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Friday, 30 March 2012

Sense of Place

Last night I spent three hours downloading the pictures from my recent trips onto my laptop, and then sorting them into folders, hopefully to jog my memory in the future as to which field or church each depicts.

Some pictures won’t need me to have left a clue. Like the pictures walking down the Mount of Olives to Gethsemane.

I walked again last night from the top of the Mount of Olives, past the crouching bunkers in the oldest Jewish cemetery in the world, which are decorated not with flowers from loved ones, but with rocks to show they had visited. Each tomb has its own square ‘window’; in Jewish thought, we were told, a person is not completely dead for three days, by which time the body has been buried, so there is an escape hatch left for the soul to rise heavenwards.

There was a wee window on the tomb in which Jesus’ body was probably laid to rest. But of course his entire body rose from death, and so the round stone needed to be rolled away. He’d never have fit out the escape hatch. (...although his Resurrection body could walk through walls, so I suppose in fact, the stone was rolled away so that John, Peter and Mary could see for themselves that he was no longer there).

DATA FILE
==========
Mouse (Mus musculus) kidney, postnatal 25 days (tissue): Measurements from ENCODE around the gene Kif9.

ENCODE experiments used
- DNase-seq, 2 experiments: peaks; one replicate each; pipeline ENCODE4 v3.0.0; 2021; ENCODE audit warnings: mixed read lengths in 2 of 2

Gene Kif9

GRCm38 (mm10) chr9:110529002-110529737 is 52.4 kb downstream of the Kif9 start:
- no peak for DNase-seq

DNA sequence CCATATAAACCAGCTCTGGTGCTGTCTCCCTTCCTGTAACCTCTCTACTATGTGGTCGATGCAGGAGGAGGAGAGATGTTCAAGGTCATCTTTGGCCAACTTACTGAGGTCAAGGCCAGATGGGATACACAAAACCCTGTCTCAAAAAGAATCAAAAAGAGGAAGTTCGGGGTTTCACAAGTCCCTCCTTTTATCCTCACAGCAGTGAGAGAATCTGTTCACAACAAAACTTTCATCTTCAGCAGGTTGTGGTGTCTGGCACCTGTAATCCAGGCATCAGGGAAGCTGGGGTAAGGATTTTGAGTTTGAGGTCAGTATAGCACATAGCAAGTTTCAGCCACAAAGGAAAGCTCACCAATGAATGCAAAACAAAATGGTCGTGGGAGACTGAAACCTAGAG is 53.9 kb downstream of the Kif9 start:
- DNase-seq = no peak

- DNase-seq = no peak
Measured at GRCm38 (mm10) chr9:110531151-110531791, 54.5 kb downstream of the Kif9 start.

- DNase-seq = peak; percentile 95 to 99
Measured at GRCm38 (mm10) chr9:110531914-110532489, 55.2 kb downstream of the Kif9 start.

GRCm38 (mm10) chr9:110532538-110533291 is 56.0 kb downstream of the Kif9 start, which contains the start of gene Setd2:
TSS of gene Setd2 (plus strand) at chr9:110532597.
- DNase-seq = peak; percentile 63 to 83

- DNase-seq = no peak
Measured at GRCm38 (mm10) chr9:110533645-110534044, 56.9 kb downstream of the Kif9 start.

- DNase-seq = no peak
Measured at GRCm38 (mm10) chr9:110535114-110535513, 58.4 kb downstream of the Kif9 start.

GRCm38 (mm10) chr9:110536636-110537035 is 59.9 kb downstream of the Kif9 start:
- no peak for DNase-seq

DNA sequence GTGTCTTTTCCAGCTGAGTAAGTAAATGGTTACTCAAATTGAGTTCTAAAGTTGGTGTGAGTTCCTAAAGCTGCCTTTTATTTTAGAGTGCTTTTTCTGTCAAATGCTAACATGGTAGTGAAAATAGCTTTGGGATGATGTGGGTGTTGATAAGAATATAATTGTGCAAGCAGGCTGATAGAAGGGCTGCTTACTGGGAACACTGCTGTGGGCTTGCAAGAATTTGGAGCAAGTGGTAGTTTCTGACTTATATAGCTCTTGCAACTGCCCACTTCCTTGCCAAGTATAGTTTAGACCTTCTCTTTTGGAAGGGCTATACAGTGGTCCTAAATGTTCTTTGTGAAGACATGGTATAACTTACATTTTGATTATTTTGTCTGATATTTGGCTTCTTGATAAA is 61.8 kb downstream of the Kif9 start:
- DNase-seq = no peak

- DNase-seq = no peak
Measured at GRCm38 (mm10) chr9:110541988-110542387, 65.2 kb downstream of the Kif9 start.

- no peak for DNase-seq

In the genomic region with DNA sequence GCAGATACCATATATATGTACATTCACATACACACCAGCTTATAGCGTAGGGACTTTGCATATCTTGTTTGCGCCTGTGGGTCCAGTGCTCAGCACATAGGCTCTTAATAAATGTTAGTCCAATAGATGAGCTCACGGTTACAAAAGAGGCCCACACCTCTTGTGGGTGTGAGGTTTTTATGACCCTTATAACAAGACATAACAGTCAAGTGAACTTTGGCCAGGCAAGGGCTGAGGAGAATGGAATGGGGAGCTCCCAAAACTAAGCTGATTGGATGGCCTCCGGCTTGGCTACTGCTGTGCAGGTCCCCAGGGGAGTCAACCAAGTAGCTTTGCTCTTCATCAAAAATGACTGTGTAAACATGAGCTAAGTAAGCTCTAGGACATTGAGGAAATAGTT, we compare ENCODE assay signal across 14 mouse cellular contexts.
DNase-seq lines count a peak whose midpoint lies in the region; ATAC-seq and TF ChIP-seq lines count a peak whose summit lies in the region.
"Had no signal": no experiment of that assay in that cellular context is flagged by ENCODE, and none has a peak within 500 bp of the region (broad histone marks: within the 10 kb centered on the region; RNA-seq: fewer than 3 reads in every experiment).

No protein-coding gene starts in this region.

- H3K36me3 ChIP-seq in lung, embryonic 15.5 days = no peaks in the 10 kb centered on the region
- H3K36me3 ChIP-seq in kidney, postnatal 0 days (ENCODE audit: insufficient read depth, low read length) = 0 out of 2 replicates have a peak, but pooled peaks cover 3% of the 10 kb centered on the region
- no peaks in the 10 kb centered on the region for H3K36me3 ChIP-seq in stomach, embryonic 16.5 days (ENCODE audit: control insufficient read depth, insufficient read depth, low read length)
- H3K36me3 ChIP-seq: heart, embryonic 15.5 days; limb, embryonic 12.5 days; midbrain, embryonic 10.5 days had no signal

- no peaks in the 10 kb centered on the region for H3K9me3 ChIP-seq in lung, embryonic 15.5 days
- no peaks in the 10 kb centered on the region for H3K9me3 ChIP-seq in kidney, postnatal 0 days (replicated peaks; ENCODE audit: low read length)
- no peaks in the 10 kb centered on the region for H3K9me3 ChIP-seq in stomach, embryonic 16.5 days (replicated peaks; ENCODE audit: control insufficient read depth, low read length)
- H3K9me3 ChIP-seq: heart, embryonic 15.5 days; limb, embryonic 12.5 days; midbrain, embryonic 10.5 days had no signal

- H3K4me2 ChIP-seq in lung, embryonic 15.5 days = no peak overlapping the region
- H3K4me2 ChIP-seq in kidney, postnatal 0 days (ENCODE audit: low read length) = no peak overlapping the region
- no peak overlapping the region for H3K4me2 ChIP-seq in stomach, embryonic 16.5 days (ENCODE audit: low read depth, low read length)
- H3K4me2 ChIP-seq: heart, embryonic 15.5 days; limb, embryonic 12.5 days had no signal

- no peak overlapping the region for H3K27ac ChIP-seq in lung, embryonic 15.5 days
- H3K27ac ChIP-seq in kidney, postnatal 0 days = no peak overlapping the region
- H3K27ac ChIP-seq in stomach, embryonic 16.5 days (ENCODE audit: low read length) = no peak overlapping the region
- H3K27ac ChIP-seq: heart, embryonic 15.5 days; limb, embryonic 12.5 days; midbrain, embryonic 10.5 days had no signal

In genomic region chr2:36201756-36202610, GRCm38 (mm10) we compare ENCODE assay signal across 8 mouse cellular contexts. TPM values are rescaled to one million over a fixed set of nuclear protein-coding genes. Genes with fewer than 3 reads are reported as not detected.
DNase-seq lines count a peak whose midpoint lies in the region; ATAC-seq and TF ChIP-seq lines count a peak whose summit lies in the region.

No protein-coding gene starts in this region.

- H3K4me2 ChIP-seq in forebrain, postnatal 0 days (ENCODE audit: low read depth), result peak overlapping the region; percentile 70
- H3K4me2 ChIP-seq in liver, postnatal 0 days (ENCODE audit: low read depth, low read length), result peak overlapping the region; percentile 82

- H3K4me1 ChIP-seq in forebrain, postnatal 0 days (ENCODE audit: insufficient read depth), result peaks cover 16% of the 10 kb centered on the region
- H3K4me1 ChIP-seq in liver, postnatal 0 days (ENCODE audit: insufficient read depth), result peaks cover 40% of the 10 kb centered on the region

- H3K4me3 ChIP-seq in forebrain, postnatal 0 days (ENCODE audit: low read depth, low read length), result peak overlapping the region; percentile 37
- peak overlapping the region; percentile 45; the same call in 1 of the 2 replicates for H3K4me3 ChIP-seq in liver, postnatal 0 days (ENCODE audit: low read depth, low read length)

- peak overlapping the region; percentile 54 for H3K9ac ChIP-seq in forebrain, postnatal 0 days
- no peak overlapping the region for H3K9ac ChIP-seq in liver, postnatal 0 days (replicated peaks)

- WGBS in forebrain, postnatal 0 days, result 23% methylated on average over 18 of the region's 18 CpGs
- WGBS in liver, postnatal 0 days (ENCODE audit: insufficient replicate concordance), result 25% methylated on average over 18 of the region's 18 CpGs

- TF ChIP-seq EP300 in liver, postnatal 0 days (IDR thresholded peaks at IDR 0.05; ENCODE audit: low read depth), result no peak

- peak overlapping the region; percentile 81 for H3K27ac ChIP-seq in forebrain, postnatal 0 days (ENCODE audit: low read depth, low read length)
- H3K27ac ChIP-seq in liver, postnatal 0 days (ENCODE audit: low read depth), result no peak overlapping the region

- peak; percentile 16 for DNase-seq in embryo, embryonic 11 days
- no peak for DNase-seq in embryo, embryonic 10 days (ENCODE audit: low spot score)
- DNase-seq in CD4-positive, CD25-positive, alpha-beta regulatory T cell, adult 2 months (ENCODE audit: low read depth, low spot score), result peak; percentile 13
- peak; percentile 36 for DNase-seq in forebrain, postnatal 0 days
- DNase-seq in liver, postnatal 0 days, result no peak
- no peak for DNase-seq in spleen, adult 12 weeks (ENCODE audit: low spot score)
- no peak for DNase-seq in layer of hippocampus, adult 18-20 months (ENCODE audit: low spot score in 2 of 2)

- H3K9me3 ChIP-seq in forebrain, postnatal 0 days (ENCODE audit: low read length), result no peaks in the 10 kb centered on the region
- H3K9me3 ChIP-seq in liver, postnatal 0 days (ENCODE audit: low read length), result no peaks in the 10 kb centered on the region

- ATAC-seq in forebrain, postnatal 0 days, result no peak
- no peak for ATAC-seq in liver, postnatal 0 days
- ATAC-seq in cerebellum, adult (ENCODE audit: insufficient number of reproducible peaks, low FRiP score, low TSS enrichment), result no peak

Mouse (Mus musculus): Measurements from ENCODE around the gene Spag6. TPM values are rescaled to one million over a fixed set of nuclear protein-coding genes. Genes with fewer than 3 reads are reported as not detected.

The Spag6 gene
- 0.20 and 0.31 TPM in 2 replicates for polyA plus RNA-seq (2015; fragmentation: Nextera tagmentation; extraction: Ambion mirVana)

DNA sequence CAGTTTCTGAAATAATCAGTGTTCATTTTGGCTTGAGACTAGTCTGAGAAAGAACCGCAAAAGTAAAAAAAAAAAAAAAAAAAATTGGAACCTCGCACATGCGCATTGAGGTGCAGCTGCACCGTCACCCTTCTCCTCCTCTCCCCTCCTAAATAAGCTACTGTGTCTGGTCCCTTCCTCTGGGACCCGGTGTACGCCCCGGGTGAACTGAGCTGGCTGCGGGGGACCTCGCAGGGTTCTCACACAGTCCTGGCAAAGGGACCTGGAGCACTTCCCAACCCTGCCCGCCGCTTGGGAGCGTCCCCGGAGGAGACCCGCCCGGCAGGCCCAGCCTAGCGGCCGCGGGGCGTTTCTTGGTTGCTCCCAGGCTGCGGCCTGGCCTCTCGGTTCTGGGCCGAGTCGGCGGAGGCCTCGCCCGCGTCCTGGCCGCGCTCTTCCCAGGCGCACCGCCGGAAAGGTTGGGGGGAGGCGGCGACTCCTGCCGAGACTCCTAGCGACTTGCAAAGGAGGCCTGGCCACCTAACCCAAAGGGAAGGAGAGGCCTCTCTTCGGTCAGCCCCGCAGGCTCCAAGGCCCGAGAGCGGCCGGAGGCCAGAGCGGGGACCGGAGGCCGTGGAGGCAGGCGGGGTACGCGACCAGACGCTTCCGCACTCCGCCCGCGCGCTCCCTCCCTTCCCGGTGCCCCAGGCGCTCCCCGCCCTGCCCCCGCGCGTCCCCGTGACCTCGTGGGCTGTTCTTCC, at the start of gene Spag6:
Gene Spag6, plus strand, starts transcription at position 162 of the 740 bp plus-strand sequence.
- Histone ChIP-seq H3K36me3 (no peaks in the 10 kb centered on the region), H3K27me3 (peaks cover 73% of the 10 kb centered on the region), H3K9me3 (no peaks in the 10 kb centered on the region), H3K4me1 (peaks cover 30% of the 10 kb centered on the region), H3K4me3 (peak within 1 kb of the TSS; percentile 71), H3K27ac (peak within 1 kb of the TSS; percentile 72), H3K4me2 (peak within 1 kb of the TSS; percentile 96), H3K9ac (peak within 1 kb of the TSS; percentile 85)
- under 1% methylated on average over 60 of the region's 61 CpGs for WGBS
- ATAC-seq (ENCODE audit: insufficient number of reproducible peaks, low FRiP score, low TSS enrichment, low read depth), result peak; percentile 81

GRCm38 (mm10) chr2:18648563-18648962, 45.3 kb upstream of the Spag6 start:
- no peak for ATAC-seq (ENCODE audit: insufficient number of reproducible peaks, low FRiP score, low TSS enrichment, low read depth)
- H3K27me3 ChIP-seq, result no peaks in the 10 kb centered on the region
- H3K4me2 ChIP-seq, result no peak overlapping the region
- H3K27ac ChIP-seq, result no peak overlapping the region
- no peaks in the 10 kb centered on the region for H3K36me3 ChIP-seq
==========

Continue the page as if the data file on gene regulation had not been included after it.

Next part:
Jesus died to make a way for us to escape the consequences of sin and death. It wasn’t enough for us to have a wee hatch through which the most noble parts of our character might escape to heaven, sloughing off the sinful natures we all have. No. God rolled the stone away, so that Jesus might walk free, and we might walk free with him.

Jesus didn’t make an escape hatch for when we die, though. It’s an open door to walk through while we are still alive here on earth, so that we might live full lives here and now, every day. Jesus told his disciples that the kingdom of God, the kingdom of heaven, was near. It’s as near as your heart. 

I am getting ready to walk through the week preceding Easter prayerfully, thoughtfully, alert to God’s whisper, alive to his touch. I am getting ready to weep at the betrayal by his friend, to cry at his abandonment by friends who were as close as family, to feel bereft to realize how often I betray and abandon him. 

And to rejoice on Easter morning, as the stone is rolled away and Jesus, and I in him, can walk out alive, and free.

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